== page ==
Author Archive for Ben Anderson-Ray

Succeeding the Founder

Monday, February 20th, 2012 by Ben Anderson-Ray

On August 24, 2011, Steve Jobs resigned his role as Apple CEO and was replaced by Tim Cook. This followed a seven-month period in which Cook was already functioning as CEO while Jobs focused on fighting the health problems that ultimately took his life on October 5.

Many are watching to see how this unique leadership transition will work out for Apple, but it is not the first unique leadership transition they have faced. Jobs, of course, was the cofounder of Apple, but organizational infighting led to his ouster when John Sculley took over in the mid-1980s. Sculley oversaw the growth of the Macintosh and thus the company, but when that growth slowed and new internal issues arose, a series of CEOs failed to get the company back on track. In 1997, a more experienced Jobs returned and drove tremendous growth.

The leadership history of Apple is a good reminder that a leadership transition–particularly one involving the founder–presents both risk and
opportunity to any organization. If done poorly, it spawns uncertainty, conflict, and stress, stalling growth and exacerbating misalignment that may or may not have already been there. If done well, it brings new vision and strategic clarity to the organization. Indeed, success for an organization begins with the leader and the culture he or she creates and nurtures.

Much has been written about how to manage effective transition, but most of it focuses on the outgoing founder or CEO. Our work as advisors to midmarket companies has enabled us to closely observe numerous transitions, and we would like to look at this issue from the perspective of the successor.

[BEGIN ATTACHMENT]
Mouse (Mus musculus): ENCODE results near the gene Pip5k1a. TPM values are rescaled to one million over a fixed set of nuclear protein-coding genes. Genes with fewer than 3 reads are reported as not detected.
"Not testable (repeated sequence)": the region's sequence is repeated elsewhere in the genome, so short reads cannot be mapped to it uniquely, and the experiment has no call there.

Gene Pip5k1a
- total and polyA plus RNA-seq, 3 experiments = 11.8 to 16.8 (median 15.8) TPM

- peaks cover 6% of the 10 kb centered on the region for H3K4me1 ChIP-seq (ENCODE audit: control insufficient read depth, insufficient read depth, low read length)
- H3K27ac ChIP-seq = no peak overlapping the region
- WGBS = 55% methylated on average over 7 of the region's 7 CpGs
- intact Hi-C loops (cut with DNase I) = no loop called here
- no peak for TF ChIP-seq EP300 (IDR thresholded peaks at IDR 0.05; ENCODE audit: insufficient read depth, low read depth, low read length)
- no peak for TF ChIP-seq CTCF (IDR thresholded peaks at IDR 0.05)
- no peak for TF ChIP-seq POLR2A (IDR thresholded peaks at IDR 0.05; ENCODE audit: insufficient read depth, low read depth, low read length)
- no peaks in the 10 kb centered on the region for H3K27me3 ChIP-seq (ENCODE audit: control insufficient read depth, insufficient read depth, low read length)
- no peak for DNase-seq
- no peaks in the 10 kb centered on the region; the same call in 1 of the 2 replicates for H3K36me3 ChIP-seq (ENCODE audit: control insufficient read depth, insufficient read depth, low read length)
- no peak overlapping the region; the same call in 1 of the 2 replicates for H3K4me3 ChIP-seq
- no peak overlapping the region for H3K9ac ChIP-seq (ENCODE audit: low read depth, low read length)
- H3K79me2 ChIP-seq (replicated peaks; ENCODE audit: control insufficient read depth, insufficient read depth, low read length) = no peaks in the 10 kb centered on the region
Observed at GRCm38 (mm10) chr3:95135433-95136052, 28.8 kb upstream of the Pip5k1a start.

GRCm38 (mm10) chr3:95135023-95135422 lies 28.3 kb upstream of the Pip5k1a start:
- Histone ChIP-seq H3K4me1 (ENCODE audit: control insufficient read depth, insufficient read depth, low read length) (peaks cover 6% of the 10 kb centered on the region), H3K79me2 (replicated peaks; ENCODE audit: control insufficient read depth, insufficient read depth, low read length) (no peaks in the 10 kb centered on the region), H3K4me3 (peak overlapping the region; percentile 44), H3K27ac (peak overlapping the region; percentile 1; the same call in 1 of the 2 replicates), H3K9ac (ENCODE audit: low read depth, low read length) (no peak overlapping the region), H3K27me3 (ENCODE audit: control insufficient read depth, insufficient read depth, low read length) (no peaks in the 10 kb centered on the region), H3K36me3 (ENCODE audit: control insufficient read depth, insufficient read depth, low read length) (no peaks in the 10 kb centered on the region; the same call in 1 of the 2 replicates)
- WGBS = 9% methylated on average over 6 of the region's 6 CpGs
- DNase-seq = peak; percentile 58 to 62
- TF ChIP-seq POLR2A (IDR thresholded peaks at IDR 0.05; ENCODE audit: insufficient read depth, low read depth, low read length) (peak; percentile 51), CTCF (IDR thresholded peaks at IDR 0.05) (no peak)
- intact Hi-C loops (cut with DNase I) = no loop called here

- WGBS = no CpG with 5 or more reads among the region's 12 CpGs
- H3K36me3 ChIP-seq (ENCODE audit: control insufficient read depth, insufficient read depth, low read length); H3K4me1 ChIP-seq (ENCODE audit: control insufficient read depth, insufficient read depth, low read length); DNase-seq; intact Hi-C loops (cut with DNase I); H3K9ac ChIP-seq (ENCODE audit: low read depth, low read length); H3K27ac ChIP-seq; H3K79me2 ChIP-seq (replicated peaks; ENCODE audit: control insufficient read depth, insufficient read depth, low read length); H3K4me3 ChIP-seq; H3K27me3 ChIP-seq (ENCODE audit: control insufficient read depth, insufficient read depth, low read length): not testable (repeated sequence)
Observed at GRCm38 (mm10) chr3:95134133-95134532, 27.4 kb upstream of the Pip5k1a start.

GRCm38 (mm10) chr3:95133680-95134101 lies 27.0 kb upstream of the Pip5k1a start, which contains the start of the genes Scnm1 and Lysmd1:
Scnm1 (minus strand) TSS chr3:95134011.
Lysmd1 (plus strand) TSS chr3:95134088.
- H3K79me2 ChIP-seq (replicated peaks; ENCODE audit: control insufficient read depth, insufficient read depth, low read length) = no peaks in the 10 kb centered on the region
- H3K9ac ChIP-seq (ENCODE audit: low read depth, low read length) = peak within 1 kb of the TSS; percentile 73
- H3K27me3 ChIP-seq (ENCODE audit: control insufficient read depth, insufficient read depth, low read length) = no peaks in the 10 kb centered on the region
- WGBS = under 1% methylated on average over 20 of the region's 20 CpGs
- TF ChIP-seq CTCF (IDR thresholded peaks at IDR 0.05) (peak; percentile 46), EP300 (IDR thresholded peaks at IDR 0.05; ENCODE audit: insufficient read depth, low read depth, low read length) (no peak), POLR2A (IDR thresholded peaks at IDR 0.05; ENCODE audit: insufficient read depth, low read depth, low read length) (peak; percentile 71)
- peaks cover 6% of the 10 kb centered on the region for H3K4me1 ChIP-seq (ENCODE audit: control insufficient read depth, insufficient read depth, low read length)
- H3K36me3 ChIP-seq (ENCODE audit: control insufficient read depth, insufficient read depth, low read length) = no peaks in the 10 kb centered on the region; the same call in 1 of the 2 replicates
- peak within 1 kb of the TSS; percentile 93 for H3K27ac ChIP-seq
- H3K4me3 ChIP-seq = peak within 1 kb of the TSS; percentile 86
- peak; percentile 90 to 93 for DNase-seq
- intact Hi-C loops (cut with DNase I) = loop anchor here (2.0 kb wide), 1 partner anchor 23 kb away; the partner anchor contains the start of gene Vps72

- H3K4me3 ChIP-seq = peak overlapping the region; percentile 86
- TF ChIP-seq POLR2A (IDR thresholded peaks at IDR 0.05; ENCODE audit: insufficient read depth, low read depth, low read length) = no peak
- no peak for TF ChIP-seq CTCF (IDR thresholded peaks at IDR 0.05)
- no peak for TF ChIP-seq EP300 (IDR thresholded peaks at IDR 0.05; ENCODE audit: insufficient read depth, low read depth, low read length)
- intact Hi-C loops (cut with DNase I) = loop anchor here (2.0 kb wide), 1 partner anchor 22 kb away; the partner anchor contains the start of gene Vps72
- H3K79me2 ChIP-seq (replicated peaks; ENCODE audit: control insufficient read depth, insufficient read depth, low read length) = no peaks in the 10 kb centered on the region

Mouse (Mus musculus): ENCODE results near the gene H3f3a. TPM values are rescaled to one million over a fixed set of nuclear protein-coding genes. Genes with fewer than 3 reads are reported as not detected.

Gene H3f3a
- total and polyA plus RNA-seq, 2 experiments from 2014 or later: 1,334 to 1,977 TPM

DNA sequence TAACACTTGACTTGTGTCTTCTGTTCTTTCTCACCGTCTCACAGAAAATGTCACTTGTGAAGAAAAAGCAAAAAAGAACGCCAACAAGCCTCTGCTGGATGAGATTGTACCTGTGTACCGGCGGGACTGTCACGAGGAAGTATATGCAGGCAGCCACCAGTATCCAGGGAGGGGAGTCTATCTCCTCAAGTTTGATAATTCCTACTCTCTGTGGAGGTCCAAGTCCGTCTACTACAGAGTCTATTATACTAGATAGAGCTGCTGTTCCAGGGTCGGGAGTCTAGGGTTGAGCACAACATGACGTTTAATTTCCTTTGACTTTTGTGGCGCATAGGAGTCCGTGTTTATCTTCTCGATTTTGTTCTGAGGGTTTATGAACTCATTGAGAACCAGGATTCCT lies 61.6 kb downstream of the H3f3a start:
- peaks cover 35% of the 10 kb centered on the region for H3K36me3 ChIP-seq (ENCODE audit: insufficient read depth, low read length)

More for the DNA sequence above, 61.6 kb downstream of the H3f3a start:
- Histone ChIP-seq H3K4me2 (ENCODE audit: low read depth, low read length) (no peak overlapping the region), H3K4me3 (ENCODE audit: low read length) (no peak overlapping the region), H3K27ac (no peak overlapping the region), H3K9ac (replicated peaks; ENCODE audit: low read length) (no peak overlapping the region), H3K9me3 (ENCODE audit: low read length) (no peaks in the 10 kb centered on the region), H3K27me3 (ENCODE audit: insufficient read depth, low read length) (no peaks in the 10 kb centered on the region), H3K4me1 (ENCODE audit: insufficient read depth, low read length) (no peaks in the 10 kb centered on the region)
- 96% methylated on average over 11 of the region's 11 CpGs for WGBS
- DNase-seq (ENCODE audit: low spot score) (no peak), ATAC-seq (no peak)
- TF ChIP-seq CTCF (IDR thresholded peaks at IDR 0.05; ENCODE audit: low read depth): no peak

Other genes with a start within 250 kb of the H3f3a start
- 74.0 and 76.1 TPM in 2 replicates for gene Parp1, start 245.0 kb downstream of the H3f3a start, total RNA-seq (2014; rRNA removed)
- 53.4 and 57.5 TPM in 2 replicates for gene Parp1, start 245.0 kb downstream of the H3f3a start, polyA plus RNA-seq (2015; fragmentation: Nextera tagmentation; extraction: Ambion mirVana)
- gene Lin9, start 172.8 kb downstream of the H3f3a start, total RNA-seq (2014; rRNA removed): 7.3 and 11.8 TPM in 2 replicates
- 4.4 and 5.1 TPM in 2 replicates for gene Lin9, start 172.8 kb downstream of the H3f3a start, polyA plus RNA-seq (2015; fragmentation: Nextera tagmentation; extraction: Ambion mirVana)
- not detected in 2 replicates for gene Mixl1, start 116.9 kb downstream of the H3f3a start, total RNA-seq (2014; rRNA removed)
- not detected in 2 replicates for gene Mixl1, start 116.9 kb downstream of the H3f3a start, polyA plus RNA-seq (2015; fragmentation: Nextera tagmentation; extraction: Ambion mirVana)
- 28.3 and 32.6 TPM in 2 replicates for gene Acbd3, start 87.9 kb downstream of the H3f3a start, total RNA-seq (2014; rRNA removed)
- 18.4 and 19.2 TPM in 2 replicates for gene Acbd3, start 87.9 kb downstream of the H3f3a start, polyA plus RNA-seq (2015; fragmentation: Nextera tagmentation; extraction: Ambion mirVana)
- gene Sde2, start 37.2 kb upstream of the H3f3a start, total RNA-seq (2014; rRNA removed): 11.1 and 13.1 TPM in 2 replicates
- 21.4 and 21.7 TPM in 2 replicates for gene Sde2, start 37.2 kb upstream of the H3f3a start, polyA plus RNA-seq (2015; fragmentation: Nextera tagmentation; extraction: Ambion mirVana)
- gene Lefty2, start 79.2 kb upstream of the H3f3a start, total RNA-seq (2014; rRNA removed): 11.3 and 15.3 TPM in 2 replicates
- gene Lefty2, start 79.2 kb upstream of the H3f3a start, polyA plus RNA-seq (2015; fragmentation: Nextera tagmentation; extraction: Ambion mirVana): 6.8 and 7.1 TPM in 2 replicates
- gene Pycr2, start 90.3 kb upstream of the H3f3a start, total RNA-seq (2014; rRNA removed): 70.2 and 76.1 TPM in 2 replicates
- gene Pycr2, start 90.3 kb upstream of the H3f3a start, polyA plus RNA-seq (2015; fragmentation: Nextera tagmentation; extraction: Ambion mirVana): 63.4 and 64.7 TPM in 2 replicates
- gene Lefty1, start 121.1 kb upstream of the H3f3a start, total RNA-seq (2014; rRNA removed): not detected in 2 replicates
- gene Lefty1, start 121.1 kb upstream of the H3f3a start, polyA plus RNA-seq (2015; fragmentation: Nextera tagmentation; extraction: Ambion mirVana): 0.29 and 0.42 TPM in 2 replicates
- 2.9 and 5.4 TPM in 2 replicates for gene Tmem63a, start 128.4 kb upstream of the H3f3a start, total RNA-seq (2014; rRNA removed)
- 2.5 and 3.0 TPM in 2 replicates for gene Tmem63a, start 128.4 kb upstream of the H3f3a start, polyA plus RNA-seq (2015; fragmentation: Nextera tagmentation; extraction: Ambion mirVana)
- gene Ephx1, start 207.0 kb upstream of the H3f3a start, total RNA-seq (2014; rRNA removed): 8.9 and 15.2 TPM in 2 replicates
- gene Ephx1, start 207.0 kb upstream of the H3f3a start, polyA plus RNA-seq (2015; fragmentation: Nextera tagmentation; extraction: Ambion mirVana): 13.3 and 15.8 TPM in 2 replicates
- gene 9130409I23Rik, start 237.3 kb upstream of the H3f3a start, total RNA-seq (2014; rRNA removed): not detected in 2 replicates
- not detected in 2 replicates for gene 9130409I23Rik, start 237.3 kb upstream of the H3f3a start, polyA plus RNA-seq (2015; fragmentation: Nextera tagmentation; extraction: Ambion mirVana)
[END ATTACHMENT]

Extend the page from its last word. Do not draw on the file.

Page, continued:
(Read this full article, which was recently published in The CEO Advantage Journal.)


3 Ways to Better Leverage Your Time

Monday, January 31st, 2011 by Ben Anderson-Ray

Time is always a valuable resource, and its value increases with increasing levels of leadership.  Since you cannot add hours to the day, the question is how to best leverage that available time.  

Before making decisions on your use of time, first understand the actual worth of your time.  The way that most people do this is to calculate an hourly rate based on salary.  However, I encourage clients to calculate an hourly rate based on organizational revenue.  After all, if your job is to lead and grow the organization, your worth should be measured relative to organizational goals.  This number will be much higher than a salary-based rate.  It reflects the real impact – the leverage – you have on the organization, providing a tangible incentive to shift to more transformational roles.  Simply stated, if you spend your time doing $20 per hour tasks, you will not achieve your growth targets.  Further, as those earnings grow, your hourly rate also increases, so the work you do must continue to increase in value. 

Here are three practical tips for how you can increase the leverage of your time:

  1. Audit your time.  I know one CEO who keeps a time log in 30-minute increments on his Outlook calendar.  When he first started doing this, he was shocked to find that trivial matters consumed over 50% of his time.  How much of your time is being consumed by low productivity activity?
  2. Begin each day by jotting your 3-5 most important priorities for that day on a note card.  One of our clients is the CEO of a $100M company who does this with great success.  He told me, “Putting my top priorities on a simple card that I keep in my shirt pocket frees me from thinking about so many to-dos.  I know that if I get these done today, I will have done the most important things to drive the company to its goals.” 
  3. After logging your time use each week, identify the least productive use of your time and delegate that responsibility to someone else.  It sounds easy, but it takes a lot of dedication.  Another client of ours has been working at this for a year now.  Every week, he finds at least one more “normal” activity that should be delegated.  His senior leadership team helps him.  He routinely asks them what he is doing that they should be doing.  The first time he asked, the number of activities he needed to delegate amazed him. 

For a much more extensive discussion on this topic, check out my recently published article, “Leveraging Leadership.